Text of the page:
Ivor Benjamin, president of the American Heart Association was on stage with Apple when the company announced the feature in September 2018.
Benjamin said: “In my experience, people often report symptoms that are absent during their medical visits.”
He added: “[This] is game-changing, especially when evaluating atrial fibrillation – an irregular and rapid heart rate that can increase a person’s risk of stroke, heart failure and other heart-related complications”.
In the UK, Professor Martin Cowie, professor of Cardiology at Imperial College London, based at Royal Brompton Hospital, and chair of the Digital Health Committee of the European Society of Cardiology, has also sung the new ECG feature’s capabilities.
“Today, there are around 1.5 million people in the UK living with atrial fibrillation, the most common heart rhythm problem, but a third of these people may be unaware of this. An on-demand ECG and pulse check could be a powerful tool in our ongoing quest to manage heart health better across Europe. The opportunity for innovation to optimise patient care is huge and this is a great step forward.”
What is atrial fibrillation?
Atrial fibrillation (or Afib/AF) is where the upper chambers of the heart beat irregularly, increasing the risk of stroke and heart failure.
The irregular rhythm notification feature will check heart rhythms every two hours in the background and send a notification if an irregular heart rhythm is detected.
If an irregular heart rhythm is detected, the Apple Watch will do five further tests in quick succession to see if the outcome is still positive. If it is positive, those using an Apple Watch Series 4, 5 or 6 device will be prompted to do an ECG reading. Those using an Apple Watch Series 1 – 3 and the Watch SE will suggest you contact your local GP.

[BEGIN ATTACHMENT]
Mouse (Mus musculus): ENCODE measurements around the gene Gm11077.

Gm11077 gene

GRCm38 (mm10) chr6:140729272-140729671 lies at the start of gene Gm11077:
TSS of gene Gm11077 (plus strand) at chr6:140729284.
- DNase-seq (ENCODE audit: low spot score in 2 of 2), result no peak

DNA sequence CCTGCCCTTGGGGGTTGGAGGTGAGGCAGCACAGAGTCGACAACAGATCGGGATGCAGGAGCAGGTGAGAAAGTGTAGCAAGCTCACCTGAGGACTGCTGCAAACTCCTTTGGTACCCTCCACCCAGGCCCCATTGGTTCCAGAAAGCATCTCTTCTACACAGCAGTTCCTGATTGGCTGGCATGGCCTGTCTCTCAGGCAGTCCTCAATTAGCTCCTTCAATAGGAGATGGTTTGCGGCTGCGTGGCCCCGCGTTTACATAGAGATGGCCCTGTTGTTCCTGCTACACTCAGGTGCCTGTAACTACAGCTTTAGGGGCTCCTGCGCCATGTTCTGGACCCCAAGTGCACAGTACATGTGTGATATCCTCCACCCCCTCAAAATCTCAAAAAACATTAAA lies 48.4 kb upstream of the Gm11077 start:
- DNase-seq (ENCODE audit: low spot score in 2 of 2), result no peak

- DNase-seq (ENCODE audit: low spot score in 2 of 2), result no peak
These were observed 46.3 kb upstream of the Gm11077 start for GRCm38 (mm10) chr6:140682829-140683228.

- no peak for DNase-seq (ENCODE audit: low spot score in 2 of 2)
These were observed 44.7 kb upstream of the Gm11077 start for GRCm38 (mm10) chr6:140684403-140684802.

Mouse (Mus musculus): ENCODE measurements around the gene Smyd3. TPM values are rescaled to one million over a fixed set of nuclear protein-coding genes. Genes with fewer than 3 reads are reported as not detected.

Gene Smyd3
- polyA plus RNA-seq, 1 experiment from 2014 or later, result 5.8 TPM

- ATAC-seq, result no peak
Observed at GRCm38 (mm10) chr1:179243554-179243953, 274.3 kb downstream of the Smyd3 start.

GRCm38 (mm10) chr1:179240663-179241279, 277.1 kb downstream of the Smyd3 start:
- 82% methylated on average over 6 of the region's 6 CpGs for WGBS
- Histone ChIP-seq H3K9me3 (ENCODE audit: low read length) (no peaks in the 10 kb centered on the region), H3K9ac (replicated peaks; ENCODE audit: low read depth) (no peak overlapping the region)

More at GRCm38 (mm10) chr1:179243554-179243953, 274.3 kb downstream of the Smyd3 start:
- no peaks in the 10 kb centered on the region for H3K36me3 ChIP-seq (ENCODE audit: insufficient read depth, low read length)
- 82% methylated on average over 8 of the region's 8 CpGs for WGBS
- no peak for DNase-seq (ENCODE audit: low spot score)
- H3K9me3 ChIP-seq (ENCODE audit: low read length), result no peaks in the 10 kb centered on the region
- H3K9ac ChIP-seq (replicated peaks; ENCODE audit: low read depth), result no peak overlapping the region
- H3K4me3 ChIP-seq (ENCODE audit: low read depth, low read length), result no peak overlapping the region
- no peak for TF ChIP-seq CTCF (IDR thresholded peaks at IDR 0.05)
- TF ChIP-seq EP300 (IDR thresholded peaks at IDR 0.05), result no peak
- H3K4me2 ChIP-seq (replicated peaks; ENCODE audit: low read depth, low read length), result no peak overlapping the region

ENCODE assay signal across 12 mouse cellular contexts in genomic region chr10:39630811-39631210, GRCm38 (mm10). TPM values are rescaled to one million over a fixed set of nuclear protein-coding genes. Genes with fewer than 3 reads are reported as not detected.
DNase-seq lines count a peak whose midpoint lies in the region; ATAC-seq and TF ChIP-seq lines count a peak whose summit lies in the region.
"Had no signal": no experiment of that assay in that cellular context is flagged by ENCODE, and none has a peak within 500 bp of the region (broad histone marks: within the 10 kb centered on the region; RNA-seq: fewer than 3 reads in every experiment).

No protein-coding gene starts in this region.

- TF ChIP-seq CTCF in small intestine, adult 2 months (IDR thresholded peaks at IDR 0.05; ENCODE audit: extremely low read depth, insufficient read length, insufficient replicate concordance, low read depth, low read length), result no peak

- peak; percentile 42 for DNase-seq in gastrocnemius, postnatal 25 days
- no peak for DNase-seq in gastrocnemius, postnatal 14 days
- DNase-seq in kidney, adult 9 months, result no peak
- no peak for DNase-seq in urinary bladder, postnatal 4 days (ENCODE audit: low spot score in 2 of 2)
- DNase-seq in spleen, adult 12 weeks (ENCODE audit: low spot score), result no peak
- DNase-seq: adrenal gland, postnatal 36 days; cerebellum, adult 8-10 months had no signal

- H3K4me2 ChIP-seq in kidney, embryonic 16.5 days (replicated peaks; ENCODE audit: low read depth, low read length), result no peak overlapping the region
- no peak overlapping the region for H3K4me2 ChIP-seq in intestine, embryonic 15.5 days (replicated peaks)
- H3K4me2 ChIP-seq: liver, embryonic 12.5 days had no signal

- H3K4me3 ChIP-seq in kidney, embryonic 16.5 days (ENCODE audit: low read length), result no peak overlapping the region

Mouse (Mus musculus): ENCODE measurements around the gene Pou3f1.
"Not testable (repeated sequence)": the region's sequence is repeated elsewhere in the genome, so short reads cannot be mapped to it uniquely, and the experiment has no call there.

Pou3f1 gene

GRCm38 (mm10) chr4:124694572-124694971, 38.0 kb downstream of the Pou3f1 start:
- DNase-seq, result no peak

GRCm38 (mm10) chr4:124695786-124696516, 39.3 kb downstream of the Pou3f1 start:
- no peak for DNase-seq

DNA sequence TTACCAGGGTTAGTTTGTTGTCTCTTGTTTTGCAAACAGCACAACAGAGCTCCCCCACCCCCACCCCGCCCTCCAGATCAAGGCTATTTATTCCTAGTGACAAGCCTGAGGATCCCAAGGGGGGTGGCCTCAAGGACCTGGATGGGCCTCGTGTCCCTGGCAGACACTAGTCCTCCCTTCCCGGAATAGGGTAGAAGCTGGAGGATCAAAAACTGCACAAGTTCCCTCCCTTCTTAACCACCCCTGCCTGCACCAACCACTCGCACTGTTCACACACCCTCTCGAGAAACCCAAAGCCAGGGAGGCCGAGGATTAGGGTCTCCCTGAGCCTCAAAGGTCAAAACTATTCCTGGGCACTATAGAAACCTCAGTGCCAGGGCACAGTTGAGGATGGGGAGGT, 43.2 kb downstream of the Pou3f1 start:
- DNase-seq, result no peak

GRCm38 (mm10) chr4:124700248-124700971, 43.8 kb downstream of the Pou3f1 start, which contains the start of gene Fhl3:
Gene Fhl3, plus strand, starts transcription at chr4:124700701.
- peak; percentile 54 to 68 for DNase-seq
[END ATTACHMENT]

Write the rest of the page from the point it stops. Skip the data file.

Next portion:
What countries does the ECG feature work in?
Rather than roll out the features to all Apple Watch users, Apple wants the features to only be available in regions it has had them “cleared” as a medical device.
Because of that, the heart features are available on Apple Watch Series 4, 5 and 6 in Austria, Belgium, Chile, Denmark, Finland, France, Germany, Greece, Guam, Hong Kong, Hungary, Ireland, Italy, Luxembourg, Netherlands, New Zealand, Norway, Portugal, Puerto Rico, Romania, Spain, Sweden, Switzerland, Turkey, UK, US and US Virgin Islands, and require iPhone 5s or later on iOS 12.2 or later.
What can’t the heart features do?
The Apple Watch heart features do not detect a heart attack, blood clots, a stroke or other heart-related conditions including high blood pressure, congestive heart failure, high cholesterol or other forms of arrhythmia.
What are the risks?
There are a few caveats, not least that “the ECG app is not intended for use by people under 22 years old [or…] individuals previously diagnosed with AFib”. You also need to be still for the ECG to work – “these data are only captured when the user is still.”
Equally, “it is not intended to provide a notification on every episode of irregular rhythm suggestive of AFib and the absence of a notification is not intended to indicate no disease process is present”. It’s a guide, not a 99.9 percent accurate test.
That’s key, because some will feel completely assured by the ECG app and not seek appropriate care: “Over-reliance on device output leading to failure to seek treatment despite acute symptoms or discontinuing or modifying treatment for chronic heart condition”.
The FDA ruling also points out that “false positive resulting in additional unnecessary medical procedures” could be an issue with the device, resulting in people going for actual ECGs that don’t need to happen.
Writing by Stuart Miles. Editing by Britta O’Boyle.